The 9th European Archaeological Heritage Prize has been awarded to Professor Siegmar von Schnurbein from Germany, in recognition of his life-time engagement in uniting eastern and western European archaeologies and archaeologists throughout most of the second half of the 20th century, starting long before anyone could even think of the fall of the iron curtain.

Siegmar Freiherr von Schnurbein has started his career as a specialist on the archaeology of the Roman provinces and in particular on the military organisation during the early Empire. In 1978 he moved to the Roman-Germanic Commission to Frankfurt and started his work in European archaeology as its 2nd director. He was elected to become the 1st director of the commission in 1990, just after he had been appointed to an honorary professorship at the University of Frankfurt. In 2006 he retired and still continues his scientific projects including some of the European networks he started during his career.

As Director of the Roman-Germanic Commission in the German Archaeological Institute, one of Von Schnurbein’s major efforts was to maintain contact with as many archaeologists as possible behind the iron curtain. This was not an easy task in those days, neither for himself, nor for the colleagues from Eastern Europe. A great deal of diplomacy was necessary to balance the engagement without bringing anyone into danger. He organized book exchanges with as many libraries as he could possibly reach, he organized cooperation between his own institution and the academies of science in the eastern countries, managed to get in contact with universities and at the same time with national and regional museums. Whenever possible he arranged for archaeologists to travel to the western world especially to conferences and congresses; he spent a lot of time to knit the networks and to ensure proper invitation through diplomatic channels. For people who fled the east and came to Frankfurt he helped to start new careers far from home and in a new research environment. Many students and professionals have received grants from charitable trusts and governmental services that gave them the possibility to complete their studies abroad and beyond the iron curtain.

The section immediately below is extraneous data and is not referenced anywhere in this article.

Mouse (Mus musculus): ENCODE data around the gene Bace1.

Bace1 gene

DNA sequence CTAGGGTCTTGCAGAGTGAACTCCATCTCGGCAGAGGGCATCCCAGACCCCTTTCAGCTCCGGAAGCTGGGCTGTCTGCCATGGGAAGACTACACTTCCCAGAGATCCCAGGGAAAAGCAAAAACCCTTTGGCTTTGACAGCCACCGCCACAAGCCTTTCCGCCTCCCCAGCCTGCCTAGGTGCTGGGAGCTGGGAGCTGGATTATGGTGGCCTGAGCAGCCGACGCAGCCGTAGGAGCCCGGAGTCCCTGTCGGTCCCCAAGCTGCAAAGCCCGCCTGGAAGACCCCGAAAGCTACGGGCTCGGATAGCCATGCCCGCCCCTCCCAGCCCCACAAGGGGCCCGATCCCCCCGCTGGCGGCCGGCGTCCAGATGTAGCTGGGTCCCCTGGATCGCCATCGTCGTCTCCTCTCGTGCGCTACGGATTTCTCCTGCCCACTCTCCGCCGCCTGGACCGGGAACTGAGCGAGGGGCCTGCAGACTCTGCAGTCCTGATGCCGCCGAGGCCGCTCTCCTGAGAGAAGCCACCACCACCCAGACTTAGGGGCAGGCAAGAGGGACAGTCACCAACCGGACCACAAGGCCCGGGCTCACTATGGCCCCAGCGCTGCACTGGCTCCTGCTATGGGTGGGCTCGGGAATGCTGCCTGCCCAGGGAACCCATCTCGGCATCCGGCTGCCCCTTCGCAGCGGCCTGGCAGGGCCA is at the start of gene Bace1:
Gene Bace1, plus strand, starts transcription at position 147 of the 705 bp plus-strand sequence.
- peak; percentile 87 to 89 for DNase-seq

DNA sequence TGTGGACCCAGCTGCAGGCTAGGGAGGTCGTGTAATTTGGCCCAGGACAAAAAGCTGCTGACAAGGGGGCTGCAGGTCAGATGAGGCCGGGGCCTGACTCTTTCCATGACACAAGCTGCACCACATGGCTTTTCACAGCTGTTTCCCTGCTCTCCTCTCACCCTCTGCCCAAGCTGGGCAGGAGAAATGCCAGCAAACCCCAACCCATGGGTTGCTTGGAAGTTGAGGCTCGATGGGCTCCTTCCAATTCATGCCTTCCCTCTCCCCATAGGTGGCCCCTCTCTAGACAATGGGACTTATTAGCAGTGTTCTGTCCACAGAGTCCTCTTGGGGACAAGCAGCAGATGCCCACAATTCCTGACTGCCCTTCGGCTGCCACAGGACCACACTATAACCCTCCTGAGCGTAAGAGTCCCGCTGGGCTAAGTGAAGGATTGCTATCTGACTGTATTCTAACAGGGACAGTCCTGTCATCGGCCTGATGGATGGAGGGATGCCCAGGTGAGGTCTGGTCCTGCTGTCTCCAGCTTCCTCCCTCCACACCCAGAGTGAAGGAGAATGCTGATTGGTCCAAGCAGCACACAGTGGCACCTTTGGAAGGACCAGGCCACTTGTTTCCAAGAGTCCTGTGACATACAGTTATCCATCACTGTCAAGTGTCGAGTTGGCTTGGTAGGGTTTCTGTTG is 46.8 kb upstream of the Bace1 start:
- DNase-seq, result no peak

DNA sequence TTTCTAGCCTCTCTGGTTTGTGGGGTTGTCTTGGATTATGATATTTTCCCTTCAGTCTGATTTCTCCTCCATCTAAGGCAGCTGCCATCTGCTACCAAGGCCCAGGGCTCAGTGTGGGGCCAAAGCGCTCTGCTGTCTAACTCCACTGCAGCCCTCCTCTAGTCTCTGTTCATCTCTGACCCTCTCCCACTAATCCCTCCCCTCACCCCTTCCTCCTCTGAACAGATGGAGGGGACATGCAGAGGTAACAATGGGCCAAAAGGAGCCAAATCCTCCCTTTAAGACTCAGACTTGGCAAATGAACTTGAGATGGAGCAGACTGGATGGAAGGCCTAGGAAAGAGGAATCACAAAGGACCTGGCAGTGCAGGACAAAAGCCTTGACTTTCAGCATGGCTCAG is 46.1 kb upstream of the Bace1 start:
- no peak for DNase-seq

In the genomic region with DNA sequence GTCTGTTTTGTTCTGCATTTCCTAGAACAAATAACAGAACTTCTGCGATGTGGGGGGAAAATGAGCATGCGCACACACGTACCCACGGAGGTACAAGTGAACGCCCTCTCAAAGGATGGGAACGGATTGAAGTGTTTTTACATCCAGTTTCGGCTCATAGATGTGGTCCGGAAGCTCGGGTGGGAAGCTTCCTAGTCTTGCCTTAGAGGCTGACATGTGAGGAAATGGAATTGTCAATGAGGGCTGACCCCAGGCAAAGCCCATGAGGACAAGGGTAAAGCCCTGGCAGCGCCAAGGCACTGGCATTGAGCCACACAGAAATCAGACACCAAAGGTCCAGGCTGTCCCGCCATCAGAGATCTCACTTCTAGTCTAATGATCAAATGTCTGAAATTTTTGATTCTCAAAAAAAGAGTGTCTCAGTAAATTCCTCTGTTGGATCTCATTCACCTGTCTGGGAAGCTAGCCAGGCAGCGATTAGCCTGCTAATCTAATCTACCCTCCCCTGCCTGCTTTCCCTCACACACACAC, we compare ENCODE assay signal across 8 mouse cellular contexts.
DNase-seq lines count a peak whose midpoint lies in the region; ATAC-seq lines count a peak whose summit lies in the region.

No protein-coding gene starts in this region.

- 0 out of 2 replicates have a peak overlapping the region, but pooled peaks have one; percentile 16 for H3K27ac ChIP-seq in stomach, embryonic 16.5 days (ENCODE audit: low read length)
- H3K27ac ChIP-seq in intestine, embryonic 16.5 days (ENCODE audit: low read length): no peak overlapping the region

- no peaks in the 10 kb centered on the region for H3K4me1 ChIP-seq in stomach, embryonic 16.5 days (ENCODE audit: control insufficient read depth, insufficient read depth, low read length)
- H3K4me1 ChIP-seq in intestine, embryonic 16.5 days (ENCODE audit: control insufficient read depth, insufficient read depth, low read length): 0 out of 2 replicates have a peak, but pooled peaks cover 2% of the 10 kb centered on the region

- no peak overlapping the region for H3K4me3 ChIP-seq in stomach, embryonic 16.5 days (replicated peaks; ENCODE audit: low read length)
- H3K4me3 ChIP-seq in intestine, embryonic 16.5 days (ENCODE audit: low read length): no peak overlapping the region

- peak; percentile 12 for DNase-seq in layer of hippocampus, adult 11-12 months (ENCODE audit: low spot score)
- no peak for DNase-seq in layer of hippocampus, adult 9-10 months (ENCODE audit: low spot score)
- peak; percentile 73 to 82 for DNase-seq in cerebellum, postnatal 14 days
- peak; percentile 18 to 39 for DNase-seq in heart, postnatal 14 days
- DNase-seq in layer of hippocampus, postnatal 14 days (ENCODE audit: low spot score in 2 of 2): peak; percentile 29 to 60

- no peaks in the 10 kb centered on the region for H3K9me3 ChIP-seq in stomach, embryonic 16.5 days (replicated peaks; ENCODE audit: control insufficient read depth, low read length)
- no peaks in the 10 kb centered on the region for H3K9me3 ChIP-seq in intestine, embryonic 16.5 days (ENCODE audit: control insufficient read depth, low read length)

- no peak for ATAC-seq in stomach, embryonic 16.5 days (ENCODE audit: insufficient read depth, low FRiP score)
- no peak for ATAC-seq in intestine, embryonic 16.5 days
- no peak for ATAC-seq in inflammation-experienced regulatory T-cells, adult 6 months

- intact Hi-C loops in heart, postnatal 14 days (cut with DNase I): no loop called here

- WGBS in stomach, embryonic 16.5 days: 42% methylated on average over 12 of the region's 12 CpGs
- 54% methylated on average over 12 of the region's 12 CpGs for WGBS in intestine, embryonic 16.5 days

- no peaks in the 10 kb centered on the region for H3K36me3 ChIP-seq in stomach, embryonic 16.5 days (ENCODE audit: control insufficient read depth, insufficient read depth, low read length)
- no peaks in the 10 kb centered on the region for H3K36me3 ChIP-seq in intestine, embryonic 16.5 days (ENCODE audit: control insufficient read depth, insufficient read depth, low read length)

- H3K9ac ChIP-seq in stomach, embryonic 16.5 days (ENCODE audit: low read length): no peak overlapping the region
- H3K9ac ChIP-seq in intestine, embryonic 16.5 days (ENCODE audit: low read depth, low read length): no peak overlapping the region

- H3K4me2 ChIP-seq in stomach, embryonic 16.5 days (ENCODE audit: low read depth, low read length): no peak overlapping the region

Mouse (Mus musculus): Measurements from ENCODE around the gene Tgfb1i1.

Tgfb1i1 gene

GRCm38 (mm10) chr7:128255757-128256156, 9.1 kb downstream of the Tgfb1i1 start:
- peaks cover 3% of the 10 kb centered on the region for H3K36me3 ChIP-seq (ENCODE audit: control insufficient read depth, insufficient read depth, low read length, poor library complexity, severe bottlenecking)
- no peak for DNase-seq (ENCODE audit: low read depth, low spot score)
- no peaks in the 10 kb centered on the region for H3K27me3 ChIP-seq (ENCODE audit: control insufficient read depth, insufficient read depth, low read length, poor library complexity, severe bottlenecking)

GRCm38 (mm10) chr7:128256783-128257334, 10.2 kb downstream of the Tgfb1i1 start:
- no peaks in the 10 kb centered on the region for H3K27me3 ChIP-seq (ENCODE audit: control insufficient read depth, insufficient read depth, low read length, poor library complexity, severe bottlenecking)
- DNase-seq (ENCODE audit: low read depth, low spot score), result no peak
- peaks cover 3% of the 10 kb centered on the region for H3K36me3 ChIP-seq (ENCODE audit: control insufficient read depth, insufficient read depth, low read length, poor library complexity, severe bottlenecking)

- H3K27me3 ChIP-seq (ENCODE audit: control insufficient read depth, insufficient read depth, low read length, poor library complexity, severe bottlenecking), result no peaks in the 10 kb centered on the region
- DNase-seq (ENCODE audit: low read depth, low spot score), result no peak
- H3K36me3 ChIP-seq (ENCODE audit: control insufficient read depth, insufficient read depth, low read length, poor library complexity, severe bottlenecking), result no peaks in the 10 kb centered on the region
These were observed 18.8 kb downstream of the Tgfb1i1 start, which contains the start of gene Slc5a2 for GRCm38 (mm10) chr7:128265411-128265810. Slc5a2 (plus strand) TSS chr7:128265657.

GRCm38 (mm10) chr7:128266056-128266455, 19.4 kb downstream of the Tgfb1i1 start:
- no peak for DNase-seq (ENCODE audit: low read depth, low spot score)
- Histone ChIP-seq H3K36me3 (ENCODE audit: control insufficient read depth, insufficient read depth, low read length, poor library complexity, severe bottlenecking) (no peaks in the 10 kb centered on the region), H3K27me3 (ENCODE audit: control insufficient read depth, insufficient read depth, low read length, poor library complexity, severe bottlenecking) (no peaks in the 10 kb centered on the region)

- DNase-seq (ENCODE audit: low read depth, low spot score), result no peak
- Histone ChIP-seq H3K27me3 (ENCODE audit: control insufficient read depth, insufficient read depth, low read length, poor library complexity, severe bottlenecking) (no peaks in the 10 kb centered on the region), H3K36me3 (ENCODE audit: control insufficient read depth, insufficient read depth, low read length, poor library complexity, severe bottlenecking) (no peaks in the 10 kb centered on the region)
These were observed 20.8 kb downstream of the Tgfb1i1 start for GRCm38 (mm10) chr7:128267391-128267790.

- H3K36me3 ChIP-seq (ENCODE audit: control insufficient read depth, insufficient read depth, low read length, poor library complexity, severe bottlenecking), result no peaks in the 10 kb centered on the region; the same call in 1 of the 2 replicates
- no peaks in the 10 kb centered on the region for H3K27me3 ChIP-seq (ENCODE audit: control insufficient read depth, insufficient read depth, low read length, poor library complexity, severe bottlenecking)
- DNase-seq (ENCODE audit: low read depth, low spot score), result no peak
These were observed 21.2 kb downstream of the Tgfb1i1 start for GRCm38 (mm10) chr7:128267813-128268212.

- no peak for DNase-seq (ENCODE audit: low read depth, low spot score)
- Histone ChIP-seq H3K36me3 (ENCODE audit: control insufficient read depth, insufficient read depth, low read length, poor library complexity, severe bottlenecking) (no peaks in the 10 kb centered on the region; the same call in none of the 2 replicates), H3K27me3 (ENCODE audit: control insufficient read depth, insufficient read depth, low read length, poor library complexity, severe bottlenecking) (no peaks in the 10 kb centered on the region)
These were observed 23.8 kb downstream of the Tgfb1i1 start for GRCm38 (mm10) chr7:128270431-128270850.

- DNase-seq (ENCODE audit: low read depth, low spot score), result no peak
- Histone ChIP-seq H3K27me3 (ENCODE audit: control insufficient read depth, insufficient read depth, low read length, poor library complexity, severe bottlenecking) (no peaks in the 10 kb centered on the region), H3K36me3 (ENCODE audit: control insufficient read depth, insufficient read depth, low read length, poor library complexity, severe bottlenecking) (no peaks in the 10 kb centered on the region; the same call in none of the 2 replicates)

After the fall of the iron curtain Von Schnurbein spent an enormous amount of time travelling and visiting the colleagues in the east and inviting them one after the other to Frankfurt; and he spent a lot of effort finding the necessary resources to ensure that whoever wanted to come to the west would be supported as much as possible

Under his directorship joint research missions were started between the RGK and several partners in the east and southeast of Europe in countries such as Slovakia, the Czech Republic, Bulgaria, Romania, Albania, Bosnia, Poland, Ukraine, Hungary and Serbia. But also towards the west contacts were kept and joint projects were developed with partners in the north of Spain, and in France in Alesia. The latter project in particular also shows how integrative Siegmar von Schnurbein was starting a project that should help to overcome scientific ditches between France and Germany as a result of World War II.

He developed a strategy to coordinate the publication of Roman finds from Central Europe in the CRFB, Corpus der Römischen Funde im Mitteleuropäischen Barbaricum that has led to a series of publications in Germany, Hungary, Poland, Czech Republic, Romania, Ukraine and Slovakia and is still an ongoing and expanding project.

After the re-unification of Germany Professor Von Schnurbein has played a major role uniting the archaeologists of Eastern and Western Germany. In the German archaeological institute he was deeply engaged into the social questions of integrating the colleagues from the former Central Institute for Archaeology and Ancient History of the German Democratic Republic that vanished during the reunification process.

It was for these achievements and efforts – so closely related to the goals of the European Association of Archaeologists itself – that the Heritage Prize Committee of the EAA came to the unanimous decision to award the 2007 European Archaeological Heritage Prize to Siegmar von Schnurbein.